I think the UK projects are interesting, aggressive and achievable. Significant success of the three proposed project and other which are likely to follow in the regular funding process would force a response by other countries to take programmable matter with site specific chemistry (molecular nanotechnology) seriously. I think even before such success (which might take until 2009-2011) is achieved, countries and researchers in other countries will react this year.

January 17, 2007

Ten times smaller computer circuits that are ten times cheaper

Major obstacle removed for mass production of circuits ten times smaller than current mass production. As they eliminate tiny air bubbles that form when liquid droplets are molded into intricate circuits, a Princeton-led team is dissolving a sizable obstacle to the mass production of smaller, cheaper microchips.

Led by Stephen Chou, the Joseph C. Elgin Professor of Engineering at Princeton, the team worked to troubleshoot one form of nanoimprint lithography, a revolutionary method invented by Chou in the 1990s. Nanoimprint uses a nanometer-scale mold to pattern computer chips and other nanostructures, and is in marked contrast to conventional methods that use beams of light, electrons or ions to carve designs onto devices.

This technique allows for the creation of circuits and devices with features that are not much longer than a billionth of a meter, or nanometer -- more than 10 times smaller than is possible in today's mass-produced chips, yet more than 10 times cheaper. Because of its unique capabilities and reasonable cost, nanoimprinting is a key solution to the future manufacturing of computer chips and a broad range of nanodevices for use in optics, magnetic data storage and biotechnology, among other disciplines.

In dispensing-based nanoimprinting, liquid droplets on the surface of a silicon wafer are pressed into a pattern, which quickly hardens to form the desired circuitry. This technique is more attractive to manufacturers than some other forms of nanoimprinting because it does not need to be done in an expensive vacuum chamber. However, the widespread use of the technique has been hindered by the formation of gas bubbles that distort the intended pattern.

New armor from bear protection suit maker

body armor from bear suit
A small inventor has created new body armor

The suit has stood up to bullets from high-powered weapons, including an elephant gun. The suit was empty during the ballistics tests, but he's more than ready to put it on and face live fire. The whole suit is made from high-impact plastic lined with ceramic bullet protection over ballistic foam. Its many features include compartments for emergency morphine and salt, a knife and emergency light. Built into the forearms are a small recording device, a pepper-spray gun and a detachable transponder that can be swallowed in case of trouble. In the helmet, there's a solar-powered fresh-air system and a drinking tube attached to a canteen in the small of the back. A laser pointer mounted in the middle of the forehead is ready to point to snipers, while LED lights frame the face.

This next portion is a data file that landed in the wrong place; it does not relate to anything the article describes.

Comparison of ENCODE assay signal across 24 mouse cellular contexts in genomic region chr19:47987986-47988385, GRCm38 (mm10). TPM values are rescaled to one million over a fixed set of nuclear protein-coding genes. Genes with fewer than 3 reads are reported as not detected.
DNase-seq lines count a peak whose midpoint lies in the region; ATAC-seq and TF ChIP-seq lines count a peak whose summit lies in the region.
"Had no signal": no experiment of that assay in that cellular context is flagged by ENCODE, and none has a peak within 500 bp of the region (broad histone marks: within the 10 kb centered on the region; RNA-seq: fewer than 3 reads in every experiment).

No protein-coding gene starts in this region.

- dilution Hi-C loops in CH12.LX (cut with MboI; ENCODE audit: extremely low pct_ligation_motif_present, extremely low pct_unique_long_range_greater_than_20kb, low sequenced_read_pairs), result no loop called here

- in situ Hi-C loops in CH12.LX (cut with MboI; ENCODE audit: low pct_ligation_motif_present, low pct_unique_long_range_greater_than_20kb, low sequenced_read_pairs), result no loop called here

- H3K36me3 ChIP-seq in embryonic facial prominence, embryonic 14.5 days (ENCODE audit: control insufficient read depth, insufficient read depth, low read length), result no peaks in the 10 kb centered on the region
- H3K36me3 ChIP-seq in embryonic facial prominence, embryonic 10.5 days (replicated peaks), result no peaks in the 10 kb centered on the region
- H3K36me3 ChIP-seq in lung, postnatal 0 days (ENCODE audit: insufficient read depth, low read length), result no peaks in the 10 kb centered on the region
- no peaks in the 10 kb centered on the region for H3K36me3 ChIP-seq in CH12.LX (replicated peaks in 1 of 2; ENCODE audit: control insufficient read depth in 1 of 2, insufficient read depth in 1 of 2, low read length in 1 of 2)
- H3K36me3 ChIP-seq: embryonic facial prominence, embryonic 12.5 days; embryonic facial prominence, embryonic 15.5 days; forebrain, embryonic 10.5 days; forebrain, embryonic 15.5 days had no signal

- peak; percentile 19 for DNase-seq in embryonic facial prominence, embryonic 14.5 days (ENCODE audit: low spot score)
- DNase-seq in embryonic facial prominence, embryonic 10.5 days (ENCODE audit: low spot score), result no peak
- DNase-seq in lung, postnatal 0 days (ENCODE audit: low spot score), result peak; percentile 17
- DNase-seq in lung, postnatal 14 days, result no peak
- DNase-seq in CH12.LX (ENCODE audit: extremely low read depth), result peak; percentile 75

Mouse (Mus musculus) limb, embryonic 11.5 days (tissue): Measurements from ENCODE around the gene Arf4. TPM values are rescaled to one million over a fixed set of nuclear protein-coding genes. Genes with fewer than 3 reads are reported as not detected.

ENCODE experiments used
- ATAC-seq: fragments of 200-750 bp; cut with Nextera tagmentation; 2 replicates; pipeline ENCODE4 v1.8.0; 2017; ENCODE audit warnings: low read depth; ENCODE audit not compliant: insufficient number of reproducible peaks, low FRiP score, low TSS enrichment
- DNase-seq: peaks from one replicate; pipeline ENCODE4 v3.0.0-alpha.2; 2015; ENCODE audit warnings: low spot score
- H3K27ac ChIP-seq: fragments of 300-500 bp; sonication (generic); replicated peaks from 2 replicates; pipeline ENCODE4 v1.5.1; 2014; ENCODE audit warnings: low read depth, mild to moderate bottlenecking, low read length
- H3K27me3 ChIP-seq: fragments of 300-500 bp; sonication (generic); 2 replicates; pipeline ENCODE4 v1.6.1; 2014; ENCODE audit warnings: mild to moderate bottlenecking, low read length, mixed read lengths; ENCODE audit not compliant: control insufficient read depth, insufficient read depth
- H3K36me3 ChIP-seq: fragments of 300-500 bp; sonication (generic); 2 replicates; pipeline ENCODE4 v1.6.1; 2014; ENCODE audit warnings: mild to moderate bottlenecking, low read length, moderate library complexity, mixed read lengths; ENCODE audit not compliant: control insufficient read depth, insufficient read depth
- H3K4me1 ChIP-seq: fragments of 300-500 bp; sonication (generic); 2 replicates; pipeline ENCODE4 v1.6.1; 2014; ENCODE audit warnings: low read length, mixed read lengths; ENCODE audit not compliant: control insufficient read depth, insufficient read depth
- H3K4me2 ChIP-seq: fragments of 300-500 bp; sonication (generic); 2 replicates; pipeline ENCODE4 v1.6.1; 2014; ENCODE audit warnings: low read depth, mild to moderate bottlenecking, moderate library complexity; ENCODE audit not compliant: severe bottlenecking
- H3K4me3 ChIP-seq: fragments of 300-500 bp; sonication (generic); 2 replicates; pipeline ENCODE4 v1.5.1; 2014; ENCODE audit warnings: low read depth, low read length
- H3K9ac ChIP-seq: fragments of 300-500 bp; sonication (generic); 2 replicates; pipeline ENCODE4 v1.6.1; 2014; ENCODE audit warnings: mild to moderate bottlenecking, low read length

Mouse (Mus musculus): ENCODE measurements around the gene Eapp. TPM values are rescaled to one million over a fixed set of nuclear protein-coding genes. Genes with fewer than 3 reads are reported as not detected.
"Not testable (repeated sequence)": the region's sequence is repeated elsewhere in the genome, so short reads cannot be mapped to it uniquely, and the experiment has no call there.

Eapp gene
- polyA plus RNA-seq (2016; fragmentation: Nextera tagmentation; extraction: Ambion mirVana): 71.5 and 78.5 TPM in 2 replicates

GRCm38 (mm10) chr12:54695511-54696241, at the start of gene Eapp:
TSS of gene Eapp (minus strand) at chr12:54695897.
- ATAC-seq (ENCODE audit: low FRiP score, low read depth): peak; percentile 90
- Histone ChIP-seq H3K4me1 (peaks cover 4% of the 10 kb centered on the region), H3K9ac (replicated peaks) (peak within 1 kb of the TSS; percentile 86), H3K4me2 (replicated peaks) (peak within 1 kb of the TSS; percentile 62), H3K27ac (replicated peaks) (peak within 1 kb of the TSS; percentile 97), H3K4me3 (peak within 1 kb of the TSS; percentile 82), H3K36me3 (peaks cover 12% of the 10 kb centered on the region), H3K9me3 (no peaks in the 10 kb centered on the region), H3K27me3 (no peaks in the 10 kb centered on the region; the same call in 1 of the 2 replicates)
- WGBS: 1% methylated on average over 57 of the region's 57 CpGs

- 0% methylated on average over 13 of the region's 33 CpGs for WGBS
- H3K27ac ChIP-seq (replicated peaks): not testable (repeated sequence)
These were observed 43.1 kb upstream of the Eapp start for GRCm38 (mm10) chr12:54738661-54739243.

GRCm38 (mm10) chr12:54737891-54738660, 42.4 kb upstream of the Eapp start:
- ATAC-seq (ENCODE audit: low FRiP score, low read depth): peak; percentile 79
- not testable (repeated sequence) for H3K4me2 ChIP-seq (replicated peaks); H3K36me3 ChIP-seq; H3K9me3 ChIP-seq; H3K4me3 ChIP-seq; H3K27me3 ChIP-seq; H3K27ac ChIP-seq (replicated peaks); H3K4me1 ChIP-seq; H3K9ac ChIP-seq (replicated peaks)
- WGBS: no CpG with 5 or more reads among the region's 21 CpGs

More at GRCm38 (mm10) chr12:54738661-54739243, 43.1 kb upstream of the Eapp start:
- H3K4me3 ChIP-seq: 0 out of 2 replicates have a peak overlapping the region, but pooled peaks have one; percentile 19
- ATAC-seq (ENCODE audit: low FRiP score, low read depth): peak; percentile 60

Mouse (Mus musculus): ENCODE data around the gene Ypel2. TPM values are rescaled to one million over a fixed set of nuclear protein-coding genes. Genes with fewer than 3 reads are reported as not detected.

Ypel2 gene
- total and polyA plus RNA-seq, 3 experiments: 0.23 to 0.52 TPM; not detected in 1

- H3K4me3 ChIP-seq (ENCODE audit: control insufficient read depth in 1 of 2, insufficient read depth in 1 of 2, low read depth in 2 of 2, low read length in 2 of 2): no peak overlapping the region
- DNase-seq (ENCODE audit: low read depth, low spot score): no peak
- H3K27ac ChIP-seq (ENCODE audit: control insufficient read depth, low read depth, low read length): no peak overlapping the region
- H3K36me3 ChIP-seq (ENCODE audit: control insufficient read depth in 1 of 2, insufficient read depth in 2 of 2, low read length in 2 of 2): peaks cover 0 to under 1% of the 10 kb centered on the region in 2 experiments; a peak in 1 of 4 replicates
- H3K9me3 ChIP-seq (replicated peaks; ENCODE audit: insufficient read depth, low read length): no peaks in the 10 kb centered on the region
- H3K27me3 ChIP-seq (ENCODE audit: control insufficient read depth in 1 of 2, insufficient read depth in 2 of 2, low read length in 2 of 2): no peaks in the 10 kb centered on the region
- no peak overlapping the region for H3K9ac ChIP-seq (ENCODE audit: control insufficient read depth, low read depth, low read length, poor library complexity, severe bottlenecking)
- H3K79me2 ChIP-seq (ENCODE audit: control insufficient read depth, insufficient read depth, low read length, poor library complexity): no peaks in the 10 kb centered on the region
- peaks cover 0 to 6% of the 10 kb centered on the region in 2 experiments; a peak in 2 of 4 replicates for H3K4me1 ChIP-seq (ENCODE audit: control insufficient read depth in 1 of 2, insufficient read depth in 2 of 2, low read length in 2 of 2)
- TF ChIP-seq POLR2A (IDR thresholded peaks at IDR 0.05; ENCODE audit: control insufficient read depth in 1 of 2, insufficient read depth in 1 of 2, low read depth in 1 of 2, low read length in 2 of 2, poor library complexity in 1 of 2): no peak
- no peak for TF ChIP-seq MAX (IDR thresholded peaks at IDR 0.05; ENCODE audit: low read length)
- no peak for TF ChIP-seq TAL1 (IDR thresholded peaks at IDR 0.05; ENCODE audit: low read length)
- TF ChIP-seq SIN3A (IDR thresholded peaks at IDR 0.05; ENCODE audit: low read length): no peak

He has spent two years and $15,000$150,000 in the lab out back of his house in North Bay, designing and building a practical, lightweight and affordable shell to stave off bullets, explosives, knives and clubs. He calls it the Trojan and describes it as the "first ballistic, full exoskeleton body suit of armour." The whole suit comes in at 18 kilograms. It covers everything but the fingertips and the major joints, and could be mass-produced for about $2,000, Hurtubise says. [not an exoskeleton but full body armor]

See follow up article with videos of people running in the bear suit

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Room temperature organic containing magnets

Organic containing metals have tuneable properties, and now they work above room temperature

Railguns and lasers

An 8 megajoule railgun is working This could lead to higher velocity and longer range weapons. Key to practicality is power generation and storage like superconducting engines or nuclear power. A powerful pulse generator is used for this railgun. The prototype fired at Dahlgren is only an 8-megajoule electromagnetic device, but the one to be used on Navy ships will generate a massive 64 megajoules. Current Navy guns generate about 9 megajoules of muzzle energy. A 32-megajoule lab gun will be delivered to Dahlgren in June. The projectile fired yesterday weighed only 3.2 kilograms and had no warhead. Future railgun ordnance won't be large and heavy, either, but will deliver the punch of a Tomahawk cruise missile because of the immense speed of the projectile at impact.